Top of the Street: How bad news becomes good news for rates and credit

Top of the Street: How bad news becomes good news for rates and credit

Slow growth, low inflation and a little help from the world’s central banks should keep rates low. But when does a lackluster economy help credit?  When nothing else offers much yield. Good stuff from JPM, DB, CS, Goldman Sachs.

Markets: Rate expectations
Slow growth, little inflation, the response of the world’s central banks and lately the possibility of fiscal stimulus.  Rates keep dancing to these tunes. The influence of global QE in particular led JPMorgan last week to revise its expectations for year-end US 10-year yields from 1.70% to 1.55%, well below forward rates. But that still looks sunny compared to Deutsche Bank’s expectation of 10-year rates at 1.25% -- and ranging between 0.95% to 1.55% -- based on views similar to Larry Summers’ case for secular stagnation. Give DB kudos for highlighting potential fiscal stimulus in Japan following elections there, an effort that could temporarily push up yields globally on expectations of faster growth. But DB is skeptical, arguing that saving by the private sector would offset government spending. DB studies this possibility and finds that it holds in the US and Japan. See JPMorgan’s US Fixed Income Markets Weekly, 15 Jul 2016, and Deutsche Bank’s US Fixed Income Weekly, 17 Jul 2016. (JPM, DB, Milepost).

Markets:  A sticky summer in MBS
The latest drop in Treasury rates highlights the lag before it reaches mortgage borrowers. JPM focuses on tight MBS valuations and sticky primary rates that have fallen by only 50% of the move in Treasuries. Chalk it up to limited capacity, especially since purchase activity has soaked up a lot of loan officers’ time. Meanwhile, Fannie Mae and Freddie Mac’s regulator updated progress toward getting conventional MBS into one single security for TBA, a change still on track to come to market in 2018. And FHA’s went to Capitol Hill last week to explain a change to the Distressed Asset Stabilization Plan, which now allows non-profits to bid on 5% of a pool and win as long as they meet the reserve price. See JPMorgan’s US Fixed Income Markets Weekly, 15 Jul 2016. (JPM, Milepost).

Markets: Side effects in CMBS from aggressive CRE portfolio lending
An aggressive bid for commercial real estate from banks and insurers is having a side effect on the CMBS market. JPM points out that the share of CMBS collateral backed by hotels has jumped from 26% in 1H16 to 32% in July, and retail from 16% to 19%. These generally are riskier credits, which may not fit portfolio lenders. Hotel revenue growth has slowed a bit, according to Credit Suisse. The OCC flagged CRE concentration at banks a week ago in releasing its latest Semi-Annual Risk Perspective. And last week JPM reported an 18% YoY jump in CRE lending, and Wells Fargo an 8% jump. See JPMorgan’s US Fixed Income Markets Weekly, 15 Jul 2016, Credit Suisse’s CMBS Market Watch, 14 Jul 2016, Goldman Sachs’ The Mortgage Trader, 15 Jul 2016. (JPM, CS, Milepost).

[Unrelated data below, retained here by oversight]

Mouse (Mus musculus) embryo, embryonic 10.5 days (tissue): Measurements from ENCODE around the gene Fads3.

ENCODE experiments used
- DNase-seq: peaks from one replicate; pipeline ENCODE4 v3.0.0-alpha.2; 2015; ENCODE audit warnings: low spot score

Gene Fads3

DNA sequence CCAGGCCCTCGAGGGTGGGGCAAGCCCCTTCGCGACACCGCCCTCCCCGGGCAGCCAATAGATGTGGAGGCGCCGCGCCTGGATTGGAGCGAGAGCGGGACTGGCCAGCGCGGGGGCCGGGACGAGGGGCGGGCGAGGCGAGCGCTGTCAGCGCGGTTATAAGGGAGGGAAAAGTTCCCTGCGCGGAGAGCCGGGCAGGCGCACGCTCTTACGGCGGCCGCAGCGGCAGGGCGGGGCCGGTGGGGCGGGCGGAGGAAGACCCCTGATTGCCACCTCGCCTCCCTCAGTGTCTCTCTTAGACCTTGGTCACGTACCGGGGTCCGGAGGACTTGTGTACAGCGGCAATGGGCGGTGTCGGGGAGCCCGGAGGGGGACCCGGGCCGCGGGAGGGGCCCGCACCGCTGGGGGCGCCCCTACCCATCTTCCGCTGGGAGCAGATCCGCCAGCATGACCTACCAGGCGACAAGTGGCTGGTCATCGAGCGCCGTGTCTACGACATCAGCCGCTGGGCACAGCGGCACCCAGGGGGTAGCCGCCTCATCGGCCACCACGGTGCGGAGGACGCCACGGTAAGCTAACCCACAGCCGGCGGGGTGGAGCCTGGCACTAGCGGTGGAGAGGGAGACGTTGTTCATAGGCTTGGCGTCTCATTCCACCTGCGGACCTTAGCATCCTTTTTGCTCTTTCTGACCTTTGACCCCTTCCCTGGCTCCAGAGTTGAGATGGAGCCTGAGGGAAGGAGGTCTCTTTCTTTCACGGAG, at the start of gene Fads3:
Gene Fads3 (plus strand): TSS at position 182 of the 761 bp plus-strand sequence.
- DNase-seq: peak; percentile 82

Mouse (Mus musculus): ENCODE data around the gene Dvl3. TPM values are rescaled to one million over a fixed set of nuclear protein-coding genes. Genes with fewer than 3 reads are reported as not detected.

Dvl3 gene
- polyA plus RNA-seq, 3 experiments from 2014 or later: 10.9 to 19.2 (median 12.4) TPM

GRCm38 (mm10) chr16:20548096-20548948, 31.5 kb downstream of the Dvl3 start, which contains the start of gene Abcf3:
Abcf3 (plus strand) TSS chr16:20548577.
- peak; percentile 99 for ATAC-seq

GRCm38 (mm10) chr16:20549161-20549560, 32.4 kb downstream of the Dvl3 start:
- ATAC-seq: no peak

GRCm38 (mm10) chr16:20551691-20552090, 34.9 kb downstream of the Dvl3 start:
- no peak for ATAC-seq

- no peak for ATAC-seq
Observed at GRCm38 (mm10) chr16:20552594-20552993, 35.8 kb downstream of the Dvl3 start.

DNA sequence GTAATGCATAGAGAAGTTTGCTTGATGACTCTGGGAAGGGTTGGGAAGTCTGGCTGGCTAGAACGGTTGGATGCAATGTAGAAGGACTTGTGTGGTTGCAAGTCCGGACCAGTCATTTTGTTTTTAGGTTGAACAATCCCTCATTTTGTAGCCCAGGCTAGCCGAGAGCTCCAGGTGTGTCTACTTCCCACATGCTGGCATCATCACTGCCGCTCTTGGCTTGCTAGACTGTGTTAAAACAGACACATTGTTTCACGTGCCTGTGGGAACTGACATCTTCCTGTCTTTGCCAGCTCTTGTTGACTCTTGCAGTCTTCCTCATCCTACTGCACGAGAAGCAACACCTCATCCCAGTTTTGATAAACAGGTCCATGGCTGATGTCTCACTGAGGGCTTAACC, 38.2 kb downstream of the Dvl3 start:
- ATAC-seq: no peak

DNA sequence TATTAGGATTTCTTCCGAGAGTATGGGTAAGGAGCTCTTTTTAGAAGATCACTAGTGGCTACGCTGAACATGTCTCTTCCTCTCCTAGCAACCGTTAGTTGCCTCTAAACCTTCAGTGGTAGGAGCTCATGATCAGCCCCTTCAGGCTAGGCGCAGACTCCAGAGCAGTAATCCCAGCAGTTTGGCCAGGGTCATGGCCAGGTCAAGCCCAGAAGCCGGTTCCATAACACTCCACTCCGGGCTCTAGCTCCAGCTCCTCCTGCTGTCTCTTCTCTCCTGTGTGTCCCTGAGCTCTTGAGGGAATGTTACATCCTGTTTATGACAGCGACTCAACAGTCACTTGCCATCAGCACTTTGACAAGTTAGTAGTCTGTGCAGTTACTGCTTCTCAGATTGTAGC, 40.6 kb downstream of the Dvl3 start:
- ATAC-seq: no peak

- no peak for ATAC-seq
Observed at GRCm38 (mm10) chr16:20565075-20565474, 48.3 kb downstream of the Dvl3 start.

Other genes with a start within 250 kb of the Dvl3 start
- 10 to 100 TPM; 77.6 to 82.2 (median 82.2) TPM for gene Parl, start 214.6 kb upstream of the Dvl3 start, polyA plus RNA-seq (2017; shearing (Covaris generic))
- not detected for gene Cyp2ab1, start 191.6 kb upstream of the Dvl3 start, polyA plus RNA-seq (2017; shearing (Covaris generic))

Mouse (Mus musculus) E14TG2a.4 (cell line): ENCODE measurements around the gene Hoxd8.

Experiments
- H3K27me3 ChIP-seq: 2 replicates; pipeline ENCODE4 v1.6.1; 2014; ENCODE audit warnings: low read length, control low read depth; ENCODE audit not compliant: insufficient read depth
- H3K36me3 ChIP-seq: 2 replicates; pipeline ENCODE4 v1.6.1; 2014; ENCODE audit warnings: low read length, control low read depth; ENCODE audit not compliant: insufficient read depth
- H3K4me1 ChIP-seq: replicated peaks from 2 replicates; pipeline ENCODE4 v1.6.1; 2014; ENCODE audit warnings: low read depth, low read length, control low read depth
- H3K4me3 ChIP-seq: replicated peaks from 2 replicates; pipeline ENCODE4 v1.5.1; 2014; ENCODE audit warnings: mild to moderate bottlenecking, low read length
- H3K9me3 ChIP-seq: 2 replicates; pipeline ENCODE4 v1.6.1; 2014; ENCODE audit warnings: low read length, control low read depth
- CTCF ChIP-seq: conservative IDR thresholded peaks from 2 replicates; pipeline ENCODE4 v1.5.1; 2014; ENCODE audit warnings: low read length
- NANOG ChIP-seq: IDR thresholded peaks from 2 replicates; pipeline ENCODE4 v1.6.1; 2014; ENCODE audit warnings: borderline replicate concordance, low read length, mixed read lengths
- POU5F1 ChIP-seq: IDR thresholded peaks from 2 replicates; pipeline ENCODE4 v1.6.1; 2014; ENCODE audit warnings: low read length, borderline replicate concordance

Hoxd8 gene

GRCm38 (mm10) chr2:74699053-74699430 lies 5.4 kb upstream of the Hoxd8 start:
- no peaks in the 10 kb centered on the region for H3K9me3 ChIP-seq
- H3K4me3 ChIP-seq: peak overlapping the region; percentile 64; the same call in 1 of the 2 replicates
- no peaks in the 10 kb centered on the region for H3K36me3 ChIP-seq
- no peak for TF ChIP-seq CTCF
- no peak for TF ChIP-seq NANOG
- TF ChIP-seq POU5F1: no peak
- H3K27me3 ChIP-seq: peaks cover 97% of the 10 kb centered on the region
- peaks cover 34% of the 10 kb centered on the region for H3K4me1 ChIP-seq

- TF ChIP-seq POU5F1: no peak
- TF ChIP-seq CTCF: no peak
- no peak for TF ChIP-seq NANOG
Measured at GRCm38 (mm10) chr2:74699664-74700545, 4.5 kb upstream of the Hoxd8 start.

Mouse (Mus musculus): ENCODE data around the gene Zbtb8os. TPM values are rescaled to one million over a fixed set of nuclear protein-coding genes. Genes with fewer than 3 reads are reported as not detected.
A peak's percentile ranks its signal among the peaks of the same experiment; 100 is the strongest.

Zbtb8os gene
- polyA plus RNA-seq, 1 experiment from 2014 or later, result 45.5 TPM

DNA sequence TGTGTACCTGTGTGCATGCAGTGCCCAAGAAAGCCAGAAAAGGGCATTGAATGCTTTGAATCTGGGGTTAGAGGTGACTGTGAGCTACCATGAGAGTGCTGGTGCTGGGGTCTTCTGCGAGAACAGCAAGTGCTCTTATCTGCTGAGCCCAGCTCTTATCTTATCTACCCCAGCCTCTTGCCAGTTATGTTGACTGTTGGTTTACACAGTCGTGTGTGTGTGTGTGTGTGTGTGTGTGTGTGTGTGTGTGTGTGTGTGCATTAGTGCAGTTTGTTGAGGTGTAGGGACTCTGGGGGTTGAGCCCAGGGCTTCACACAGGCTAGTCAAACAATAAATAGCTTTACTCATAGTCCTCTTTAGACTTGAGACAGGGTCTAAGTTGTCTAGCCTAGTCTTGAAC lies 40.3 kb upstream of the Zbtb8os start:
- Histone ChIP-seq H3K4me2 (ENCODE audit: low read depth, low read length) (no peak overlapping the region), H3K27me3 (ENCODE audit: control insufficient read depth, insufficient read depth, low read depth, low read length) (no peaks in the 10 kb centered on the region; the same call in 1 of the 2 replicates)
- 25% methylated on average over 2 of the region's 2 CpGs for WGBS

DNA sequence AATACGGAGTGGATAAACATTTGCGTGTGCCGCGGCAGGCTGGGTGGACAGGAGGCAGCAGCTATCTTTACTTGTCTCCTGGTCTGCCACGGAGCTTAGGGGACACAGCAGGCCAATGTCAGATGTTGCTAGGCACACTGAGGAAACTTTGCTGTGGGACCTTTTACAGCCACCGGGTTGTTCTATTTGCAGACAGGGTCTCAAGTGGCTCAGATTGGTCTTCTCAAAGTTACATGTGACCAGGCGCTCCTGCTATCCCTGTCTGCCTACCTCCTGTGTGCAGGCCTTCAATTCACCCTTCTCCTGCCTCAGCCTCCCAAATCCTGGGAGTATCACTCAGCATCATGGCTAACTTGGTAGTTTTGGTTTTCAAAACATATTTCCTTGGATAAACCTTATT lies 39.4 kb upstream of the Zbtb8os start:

Markets: ABS gets the call
Last week saw the most weekly ABS issuance, $10.5 billion, since the end of the financial crisis but spreads nevertheless held their ground, according to most of the Street. The calendar included a $1.1 billion inaugural securitization of installment payments on phones sold by Verizon. Moody’s expects this market to grow by more than $20 billion in the next two years. (Milepost).

Markets: Tighter corporates but signs of weaker credit
Spreads on IG credit continue to tighten, and JPMorgan thinks there’s more to come. Although 31% of JPM’s global bond index has a negative yield, only 1.7% were issued that way. As bonds with negative yields mature, some of those dollars should be lured into the US. Financials continue to fall behind the rest of the market. For banks, Brexit, low reinvestment yields, TLAC supply and declining M&A are all having effect. Deutsche Bank looks beyond the latest market action and sees warning signs. “This rally has taken place despite a growing body of evidence that the credit cycle has most likely turned the corner in recent months,” write Oleg Melentyev and Daniel Sorid. They expect defaults in HY to start rising. See JPMorgan’s US Fixed Income Markets Weekly, 15 Jul 2016, Deutsche Bank’s US Credit Strategy, 15 Jul 2016. (JPM, DB, Milepost).